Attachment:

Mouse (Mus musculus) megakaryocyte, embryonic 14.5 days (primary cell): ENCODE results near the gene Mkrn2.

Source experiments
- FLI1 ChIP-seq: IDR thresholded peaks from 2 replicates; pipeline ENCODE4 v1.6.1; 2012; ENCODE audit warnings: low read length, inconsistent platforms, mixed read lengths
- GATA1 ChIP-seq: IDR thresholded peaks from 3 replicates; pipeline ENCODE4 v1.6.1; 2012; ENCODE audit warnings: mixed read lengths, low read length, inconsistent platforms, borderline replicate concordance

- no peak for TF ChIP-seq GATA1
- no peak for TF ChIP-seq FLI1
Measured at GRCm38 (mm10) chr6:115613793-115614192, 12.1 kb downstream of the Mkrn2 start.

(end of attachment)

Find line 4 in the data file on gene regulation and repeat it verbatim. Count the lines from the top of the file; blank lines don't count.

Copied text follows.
- GATA1 ChIP-seq: IDR thresholded peaks from 3 replicates; pipeline ENCODE4 v1.6.1; 2012; ENCODE audit warnings: mixed read lengths, low read length, inconsistent platforms, borderline replicate concordance